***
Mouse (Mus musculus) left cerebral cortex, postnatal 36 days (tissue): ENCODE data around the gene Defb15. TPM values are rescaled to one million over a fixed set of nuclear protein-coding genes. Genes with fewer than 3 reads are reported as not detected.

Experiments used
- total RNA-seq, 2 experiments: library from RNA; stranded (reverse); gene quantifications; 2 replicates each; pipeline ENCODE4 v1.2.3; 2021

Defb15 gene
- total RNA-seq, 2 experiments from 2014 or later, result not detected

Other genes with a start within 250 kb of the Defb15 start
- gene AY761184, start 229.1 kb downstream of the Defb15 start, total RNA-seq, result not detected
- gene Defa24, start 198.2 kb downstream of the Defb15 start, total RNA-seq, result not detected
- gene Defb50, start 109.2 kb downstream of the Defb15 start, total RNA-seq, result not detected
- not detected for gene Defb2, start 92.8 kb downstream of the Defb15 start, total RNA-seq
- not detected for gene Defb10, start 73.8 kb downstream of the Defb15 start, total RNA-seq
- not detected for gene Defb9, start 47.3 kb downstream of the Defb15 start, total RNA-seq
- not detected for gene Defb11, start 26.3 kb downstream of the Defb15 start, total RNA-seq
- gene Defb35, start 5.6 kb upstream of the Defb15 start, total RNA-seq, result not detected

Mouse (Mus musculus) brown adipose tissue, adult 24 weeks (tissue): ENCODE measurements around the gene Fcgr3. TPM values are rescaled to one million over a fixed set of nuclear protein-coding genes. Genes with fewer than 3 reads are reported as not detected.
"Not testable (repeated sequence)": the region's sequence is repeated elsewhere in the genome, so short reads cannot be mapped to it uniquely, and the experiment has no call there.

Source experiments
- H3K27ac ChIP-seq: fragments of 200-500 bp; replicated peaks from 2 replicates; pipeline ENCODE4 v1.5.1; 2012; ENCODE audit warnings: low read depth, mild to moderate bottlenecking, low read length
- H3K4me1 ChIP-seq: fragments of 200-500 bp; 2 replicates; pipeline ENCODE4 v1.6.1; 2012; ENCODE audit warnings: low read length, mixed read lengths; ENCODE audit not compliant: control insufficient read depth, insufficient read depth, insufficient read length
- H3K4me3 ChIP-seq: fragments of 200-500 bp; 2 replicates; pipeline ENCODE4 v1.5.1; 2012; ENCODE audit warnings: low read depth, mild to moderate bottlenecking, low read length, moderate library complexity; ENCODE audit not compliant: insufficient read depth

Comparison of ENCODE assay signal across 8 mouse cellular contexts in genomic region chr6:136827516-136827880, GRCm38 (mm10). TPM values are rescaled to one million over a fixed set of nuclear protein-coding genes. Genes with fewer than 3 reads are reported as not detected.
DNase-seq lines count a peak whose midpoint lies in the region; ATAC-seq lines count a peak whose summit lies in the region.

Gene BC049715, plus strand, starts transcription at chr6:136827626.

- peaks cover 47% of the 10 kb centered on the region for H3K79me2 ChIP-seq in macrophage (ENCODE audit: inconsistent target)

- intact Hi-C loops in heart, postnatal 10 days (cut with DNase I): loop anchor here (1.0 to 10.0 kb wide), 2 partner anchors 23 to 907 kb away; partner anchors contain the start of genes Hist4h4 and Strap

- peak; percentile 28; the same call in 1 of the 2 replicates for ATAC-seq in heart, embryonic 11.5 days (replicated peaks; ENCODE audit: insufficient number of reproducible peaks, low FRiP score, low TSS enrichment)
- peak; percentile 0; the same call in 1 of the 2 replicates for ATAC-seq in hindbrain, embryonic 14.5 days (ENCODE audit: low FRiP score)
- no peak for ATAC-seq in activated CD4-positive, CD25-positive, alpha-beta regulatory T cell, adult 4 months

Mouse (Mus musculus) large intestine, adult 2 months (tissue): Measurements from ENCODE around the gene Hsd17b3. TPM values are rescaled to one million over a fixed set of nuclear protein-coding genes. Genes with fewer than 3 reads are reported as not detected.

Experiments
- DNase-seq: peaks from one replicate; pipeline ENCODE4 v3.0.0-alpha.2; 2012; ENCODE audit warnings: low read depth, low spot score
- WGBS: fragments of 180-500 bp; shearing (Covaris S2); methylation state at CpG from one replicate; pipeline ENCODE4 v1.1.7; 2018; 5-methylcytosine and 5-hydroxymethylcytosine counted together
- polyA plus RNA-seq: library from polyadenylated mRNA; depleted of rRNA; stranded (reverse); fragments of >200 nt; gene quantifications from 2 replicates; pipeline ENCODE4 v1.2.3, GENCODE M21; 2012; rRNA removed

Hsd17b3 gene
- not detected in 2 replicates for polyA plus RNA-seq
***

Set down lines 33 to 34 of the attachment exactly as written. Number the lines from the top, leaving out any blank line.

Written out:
- polyA plus RNA-seq: library from polyadenylated mRNA; depleted of rRNA; stranded (reverse); fragments of >200 nt; gene quantifications from 2 replicates; pipeline ENCODE4 v1.2.3, GENCODE M21; 2012; rRNA removed

Hsd17b3 gene